Land use - Case study from Bangladesh for technology targeting


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Remote sensing –Beyond images
Mexico 14-15 December 2013

The workshop was organized by CIMMYT Global Conservation Agriculture Program (GCAP) and funded by the Bill & Melinda Gates Foundation (BMGF), the Mexican Secretariat of Agriculture, Livestock, Rural Development, Fisheries and Food (SAGARPA), the International Maize and Wheat Improvement Center (CIMMYT), CGIAR Research Program on Maize, the Cereal System Initiative for South Asia (CSISA) and the Sustainable Modernization of the Traditional Agriculture (MasAgro)

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  • Bangladeshi households are also very vulnerable to food price spikes like those seen in the 2008 and 2011.
    Here we see the distribution of household income expenditure in Bangladesh before the 2008 food price crisis. Note the expenditure on non-food items like education, health, housing, and risk management, all of which are essential to development, as well as on non-staples, meat and fish, which provide nutrition.
    Following the 2008 food price spike, we saw an alarming shift in expenditures at the expense of non-staple nutritious foods, education, health, housing and risk management, making households even more vulnerable.
  • Located in South Asia, Bangladesh is infamous for being hot, flat and crowded. It is world’s largest Deltic floodplain, and drains three major and numerous minor rivers originating in the Himalayas.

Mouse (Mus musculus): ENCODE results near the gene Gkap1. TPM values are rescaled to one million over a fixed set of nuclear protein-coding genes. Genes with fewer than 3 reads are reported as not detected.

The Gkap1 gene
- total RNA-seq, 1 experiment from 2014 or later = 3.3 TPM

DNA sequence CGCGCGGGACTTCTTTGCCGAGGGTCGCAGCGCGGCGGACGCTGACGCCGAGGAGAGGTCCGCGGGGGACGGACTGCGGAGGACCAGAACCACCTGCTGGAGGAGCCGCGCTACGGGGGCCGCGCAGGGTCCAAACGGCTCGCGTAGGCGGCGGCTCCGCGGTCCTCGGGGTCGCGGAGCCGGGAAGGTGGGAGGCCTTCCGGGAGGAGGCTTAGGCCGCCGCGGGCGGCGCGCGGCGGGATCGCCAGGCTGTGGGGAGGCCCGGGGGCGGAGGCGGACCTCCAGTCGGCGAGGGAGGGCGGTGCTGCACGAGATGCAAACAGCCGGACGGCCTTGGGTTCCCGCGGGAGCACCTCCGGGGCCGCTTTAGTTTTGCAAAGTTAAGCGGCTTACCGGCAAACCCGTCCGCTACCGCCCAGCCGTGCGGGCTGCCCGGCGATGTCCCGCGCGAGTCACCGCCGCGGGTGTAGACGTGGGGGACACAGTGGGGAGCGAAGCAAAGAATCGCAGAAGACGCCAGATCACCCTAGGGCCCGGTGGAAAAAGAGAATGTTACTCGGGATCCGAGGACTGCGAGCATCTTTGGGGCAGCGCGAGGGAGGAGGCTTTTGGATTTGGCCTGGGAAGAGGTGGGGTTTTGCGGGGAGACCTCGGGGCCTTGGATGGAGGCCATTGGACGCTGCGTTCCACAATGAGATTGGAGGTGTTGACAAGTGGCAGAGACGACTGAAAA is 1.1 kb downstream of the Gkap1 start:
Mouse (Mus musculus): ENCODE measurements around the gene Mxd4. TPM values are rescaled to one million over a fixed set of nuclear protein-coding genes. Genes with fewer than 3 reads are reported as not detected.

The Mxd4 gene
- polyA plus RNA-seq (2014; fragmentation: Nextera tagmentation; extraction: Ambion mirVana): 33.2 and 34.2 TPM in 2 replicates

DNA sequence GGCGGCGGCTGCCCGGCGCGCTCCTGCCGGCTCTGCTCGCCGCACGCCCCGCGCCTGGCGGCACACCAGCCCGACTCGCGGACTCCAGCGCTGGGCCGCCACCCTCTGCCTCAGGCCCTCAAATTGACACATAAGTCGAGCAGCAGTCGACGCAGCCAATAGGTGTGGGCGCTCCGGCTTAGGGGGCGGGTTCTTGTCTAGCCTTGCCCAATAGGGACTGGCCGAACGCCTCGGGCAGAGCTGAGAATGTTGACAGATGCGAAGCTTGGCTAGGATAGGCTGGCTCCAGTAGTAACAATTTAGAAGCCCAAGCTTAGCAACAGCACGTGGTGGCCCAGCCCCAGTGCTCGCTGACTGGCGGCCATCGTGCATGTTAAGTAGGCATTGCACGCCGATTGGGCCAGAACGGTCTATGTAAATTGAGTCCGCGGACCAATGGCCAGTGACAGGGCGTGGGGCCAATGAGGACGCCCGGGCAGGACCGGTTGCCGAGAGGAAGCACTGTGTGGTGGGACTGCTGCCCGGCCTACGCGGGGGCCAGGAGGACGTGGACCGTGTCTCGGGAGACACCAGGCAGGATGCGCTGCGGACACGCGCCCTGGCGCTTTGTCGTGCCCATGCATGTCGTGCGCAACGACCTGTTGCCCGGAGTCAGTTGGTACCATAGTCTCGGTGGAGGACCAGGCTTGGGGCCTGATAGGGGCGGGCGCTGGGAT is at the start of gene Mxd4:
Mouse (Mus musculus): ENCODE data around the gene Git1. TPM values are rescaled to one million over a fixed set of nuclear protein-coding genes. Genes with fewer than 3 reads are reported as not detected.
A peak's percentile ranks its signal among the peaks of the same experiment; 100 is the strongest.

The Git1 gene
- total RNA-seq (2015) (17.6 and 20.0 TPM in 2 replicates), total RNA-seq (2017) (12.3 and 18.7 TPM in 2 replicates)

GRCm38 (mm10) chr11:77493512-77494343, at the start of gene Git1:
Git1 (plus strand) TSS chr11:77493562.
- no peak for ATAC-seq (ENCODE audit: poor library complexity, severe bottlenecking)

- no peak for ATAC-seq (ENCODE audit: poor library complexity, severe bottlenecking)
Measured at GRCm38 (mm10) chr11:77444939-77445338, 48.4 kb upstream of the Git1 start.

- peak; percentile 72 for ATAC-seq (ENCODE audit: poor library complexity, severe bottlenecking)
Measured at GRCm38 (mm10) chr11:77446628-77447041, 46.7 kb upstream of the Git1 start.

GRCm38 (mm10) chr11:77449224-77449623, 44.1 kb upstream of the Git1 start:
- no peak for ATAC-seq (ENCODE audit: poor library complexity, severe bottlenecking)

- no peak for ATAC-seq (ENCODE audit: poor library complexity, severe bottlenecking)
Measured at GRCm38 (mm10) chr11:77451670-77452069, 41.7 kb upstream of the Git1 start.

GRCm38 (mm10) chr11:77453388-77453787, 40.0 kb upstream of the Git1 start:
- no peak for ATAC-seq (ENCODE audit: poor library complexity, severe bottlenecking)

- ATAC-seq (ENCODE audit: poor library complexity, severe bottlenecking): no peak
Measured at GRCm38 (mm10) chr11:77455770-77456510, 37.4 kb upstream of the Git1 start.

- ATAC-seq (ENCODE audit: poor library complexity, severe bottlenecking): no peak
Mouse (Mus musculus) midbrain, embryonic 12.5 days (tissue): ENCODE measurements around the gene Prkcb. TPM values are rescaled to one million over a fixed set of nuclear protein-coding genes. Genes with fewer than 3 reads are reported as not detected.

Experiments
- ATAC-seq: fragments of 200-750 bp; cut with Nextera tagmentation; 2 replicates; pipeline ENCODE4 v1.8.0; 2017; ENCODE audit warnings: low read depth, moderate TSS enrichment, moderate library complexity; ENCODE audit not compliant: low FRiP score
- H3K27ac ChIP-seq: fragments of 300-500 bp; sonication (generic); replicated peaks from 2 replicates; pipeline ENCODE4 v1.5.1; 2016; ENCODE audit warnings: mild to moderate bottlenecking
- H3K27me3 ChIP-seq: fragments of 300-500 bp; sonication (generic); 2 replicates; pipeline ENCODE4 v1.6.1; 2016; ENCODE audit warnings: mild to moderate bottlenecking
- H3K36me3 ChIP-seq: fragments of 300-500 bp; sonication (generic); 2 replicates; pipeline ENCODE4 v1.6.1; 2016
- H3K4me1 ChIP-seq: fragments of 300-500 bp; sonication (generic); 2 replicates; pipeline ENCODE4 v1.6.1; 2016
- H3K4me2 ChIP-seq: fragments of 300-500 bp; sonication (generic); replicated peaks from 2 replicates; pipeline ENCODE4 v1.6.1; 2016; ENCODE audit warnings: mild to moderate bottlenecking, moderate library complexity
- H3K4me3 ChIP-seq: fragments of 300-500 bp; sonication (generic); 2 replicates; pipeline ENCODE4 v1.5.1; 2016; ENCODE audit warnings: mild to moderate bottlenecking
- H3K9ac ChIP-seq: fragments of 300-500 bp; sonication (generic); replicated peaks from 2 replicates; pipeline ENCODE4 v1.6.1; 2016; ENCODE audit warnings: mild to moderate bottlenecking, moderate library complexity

Bangladesh is about the same size as Wisconsin – though it boasts over 150 million people - resulting in the world’s densest population with enormous pressure on the land.
    Ranked as one of the world’s poorest countries, the population is 75% rural and agricultural.
    Although national cropping intensity is about 190%, farmland is also shrinking at an unprecedented rate as urbanization accelerates, and large areas in the South remain under relatively low levels of intensification with large opportunities for agricultural development.
    Bangladesh also is widely recognized as one of the world’s most climate change vulnerable countries because of exposure to climate extremes (especially in the South) and low capacity to adapt.
  • The role of irrigation in mitigating climate related production risks can not be understated.
    The north of the country is known for groundwater irrigation, although water tables are declining.